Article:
En EspaŅol

Q. Who is Mr. Smarty Plants?

A: There are those who suspect Wildflower Center volunteers are the culpable and capable culprits. Yet, others think staff members play some, albeit small, role. You can torture us with your plant questions, but we will never reveal the Green Guru's secret identity.

Help us grow by giving to the Plant Database Fund or by becoming a member

Did you know you can access the Native Plant Information Network with your web-enabled smartphone?

Share

Ask Mr. Smarty Plants

Ask Mr. Smarty Plants is a free service provided by the staff and volunteers at the Lady Bird Johnson Wildflower Center.

Search Smarty Plants
    
 
See a list of all Smarty Plants questions
Can't find the answer in our existing FAQs, submit a question to Mr. Smarty Plants.
Need help with plant identification, visit the plant identification page.
 
rate this answer
1 rating

Thursday - February 19, 2009

From: Myrtle Beach, SC
Region: Southeast
Topic: Trees
Title: Serviceberry for North Myrtle Beach, SC
Answered by: Barbara Medford

QUESTION:

I'm looking to landscape a second home in North Myrtle Beach,SC and was wondering if the Serviceberry trees we love so much in the Buckeye State would also grow down here? Thanks!!

ANSWER:

While many of the members of the Amelanchier (serviceberry) genus do seem to occur only in cooler climates, we did find three that are native both to Ohio and South Carolina. All the plants in our Native Plant Database are commercially available, but you might have to ask a local native plant nursery to order these for you. Go to our Native Plant Suppliers section, type the town and state where you want to grow the serviceberry into the "Enter Search Location" box, and you will get a list of native plant nurseries, seed suppliers and landscape and environment specialists in your general area.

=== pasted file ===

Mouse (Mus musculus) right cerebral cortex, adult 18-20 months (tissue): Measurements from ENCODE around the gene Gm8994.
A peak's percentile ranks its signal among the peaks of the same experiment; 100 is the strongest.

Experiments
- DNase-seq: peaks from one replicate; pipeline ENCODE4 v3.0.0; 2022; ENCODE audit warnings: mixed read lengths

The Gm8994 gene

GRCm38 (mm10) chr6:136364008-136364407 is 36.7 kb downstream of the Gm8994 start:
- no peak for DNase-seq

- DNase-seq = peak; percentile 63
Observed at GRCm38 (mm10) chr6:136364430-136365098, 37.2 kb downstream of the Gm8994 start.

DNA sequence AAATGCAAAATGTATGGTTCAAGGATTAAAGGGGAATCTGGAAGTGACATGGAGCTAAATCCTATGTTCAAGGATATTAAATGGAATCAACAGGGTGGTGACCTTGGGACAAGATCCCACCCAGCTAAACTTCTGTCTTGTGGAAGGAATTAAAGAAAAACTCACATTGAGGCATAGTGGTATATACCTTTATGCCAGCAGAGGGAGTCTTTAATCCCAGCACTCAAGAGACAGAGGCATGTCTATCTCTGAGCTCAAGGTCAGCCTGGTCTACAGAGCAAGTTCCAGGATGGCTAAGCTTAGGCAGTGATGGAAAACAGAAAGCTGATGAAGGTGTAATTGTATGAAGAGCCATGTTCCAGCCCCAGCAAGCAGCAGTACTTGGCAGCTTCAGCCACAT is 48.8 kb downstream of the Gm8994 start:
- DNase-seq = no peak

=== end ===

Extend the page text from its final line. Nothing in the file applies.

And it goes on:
Follow the links below to the webpage on each plant for more information. Down at the bottom of the page will be a Google link to material on the Internet on that plant. 

Amelanchier laevis (Allegheny serviceberry)

Amelanchier arborea (common serviceberry)

Amelanchier arborea var. arborea (common serviceberry) - pictures


Amelanchier laevis

Amelanchier arborea

 

 

More Trees Questions

Spots on non-native naval orange trees from Stockton CA
October 20, 2012 - I have two mature Navel Orange trees. One tree has developed spotty chlorophyl depleted areas that were not on the oranges when they were smaller. In addition, the oranges on both trees are smaller ,...
view the full question and answer

Underdeveloped pecan kernels with brown spots
December 24, 2008 - our pecan tree was loaded this year. it is a soft shell . some of the pecan meats are not fully developed and have small dark spots on them. could this be a blyte of somekind and if so what can we ...
view the full question and answer

Moving a large red horse chestnut tree in Jackson MI
April 20, 2012 - I have a red horse chestnut that is maybe 12 inches around, can I move it after the sap goes down about 10 miles to our new place? Sadly, I cannot afford to hire a tree truck. What are its chances?
view the full question and answer

Control of Juniperus ashei
August 08, 2007 - We have just purchased 2 acres in Burnet County at an elevation of 1604 feet above sea level. The land is almost flat, bedrock, with lots of Juniper, Cactus Apple and between these plants grasses and...
view the full question and answer

Soapberry Transplant shock symptoms
July 21, 2006 - Please suggest a cause & cure for general yellowing of the leaves of Western Soapberry when planted in the ground 20 miles NW of Austin (thin, poor clay over limestone). Trees still in containers are...
view the full question and answer

Smarty Plants's Facebook profile Support the Wildflower Center by Donating Online or Becoming a Member today.

Mr. Smarty Plants wants you to be his Facebook friend. Click the Facebook icon to add yourself to Mr. Smarty Plants list of friends.
E-NEWSLETTER | BECOME A MEMBER | DONATE NOW | MEDIA | SITEMAP | STAFF
© 2015 Lady Bird Johnson Wildflower Center